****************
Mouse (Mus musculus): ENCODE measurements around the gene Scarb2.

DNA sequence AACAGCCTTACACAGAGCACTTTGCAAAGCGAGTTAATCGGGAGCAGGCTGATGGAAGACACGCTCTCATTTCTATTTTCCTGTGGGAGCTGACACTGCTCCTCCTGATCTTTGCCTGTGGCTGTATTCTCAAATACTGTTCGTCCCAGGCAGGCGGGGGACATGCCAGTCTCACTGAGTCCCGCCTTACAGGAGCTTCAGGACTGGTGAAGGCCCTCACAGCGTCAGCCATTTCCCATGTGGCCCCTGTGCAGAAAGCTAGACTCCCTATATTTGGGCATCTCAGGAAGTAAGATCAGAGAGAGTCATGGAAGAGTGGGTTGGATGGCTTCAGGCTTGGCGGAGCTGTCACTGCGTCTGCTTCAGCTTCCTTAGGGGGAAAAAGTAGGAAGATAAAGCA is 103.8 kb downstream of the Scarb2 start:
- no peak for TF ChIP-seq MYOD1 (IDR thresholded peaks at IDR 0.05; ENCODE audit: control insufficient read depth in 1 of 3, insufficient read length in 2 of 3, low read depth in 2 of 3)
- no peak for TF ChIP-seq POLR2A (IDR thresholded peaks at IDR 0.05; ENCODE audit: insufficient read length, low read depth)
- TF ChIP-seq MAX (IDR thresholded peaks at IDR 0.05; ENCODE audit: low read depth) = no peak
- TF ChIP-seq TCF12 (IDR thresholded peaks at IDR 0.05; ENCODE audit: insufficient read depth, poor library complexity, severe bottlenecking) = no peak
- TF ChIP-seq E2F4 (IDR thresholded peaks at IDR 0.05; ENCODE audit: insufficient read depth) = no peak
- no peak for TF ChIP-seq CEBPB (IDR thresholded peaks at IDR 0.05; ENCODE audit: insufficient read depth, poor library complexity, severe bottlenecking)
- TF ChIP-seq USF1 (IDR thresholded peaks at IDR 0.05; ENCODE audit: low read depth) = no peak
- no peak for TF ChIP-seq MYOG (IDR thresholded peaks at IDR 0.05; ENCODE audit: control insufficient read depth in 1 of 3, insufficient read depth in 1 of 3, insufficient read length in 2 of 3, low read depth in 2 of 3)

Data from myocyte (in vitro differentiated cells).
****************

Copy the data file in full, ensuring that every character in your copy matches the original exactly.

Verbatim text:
Mouse (Mus musculus): ENCODE measurements around the gene Scarb2.

DNA sequence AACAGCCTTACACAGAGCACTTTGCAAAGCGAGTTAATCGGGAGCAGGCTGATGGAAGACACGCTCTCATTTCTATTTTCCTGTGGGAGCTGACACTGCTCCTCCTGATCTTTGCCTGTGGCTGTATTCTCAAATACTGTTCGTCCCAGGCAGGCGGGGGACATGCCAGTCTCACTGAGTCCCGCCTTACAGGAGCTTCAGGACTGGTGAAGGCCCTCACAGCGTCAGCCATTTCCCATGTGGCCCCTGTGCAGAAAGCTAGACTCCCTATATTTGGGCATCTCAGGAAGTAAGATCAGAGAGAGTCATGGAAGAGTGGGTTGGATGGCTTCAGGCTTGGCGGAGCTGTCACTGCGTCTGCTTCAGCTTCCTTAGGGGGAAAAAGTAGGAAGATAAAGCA is 103.8 kb downstream of the Scarb2 start:
- no peak for TF ChIP-seq MYOD1 (IDR thresholded peaks at IDR 0.05; ENCODE audit: control insufficient read depth in 1 of 3, insufficient read length in 2 of 3, low read depth in 2 of 3)
- no peak for TF ChIP-seq POLR2A (IDR thresholded peaks at IDR 0.05; ENCODE audit: insufficient read length, low read depth)
- TF ChIP-seq MAX (IDR thresholded peaks at IDR 0.05; ENCODE audit: low read depth) = no peak
- TF ChIP-seq TCF12 (IDR thresholded peaks at IDR 0.05; ENCODE audit: insufficient read depth, poor library complexity, severe bottlenecking) = no peak
- TF ChIP-seq E2F4 (IDR thresholded peaks at IDR 0.05; ENCODE audit: insufficient read depth) = no peak
- no peak for TF ChIP-seq CEBPB (IDR thresholded peaks at IDR 0.05; ENCODE audit: insufficient read depth, poor library complexity, severe bottlenecking)
- TF ChIP-seq USF1 (IDR thresholded peaks at IDR 0.05; ENCODE audit: low read depth) = no peak
- no peak for TF ChIP-seq MYOG (IDR thresholded peaks at IDR 0.05; ENCODE audit: control insufficient read depth in 1 of 3, insufficient read depth in 1 of 3, insufficient read length in 2 of 3, low read depth in 2 of 3)

Data from myocyte (in vitro differentiated cells).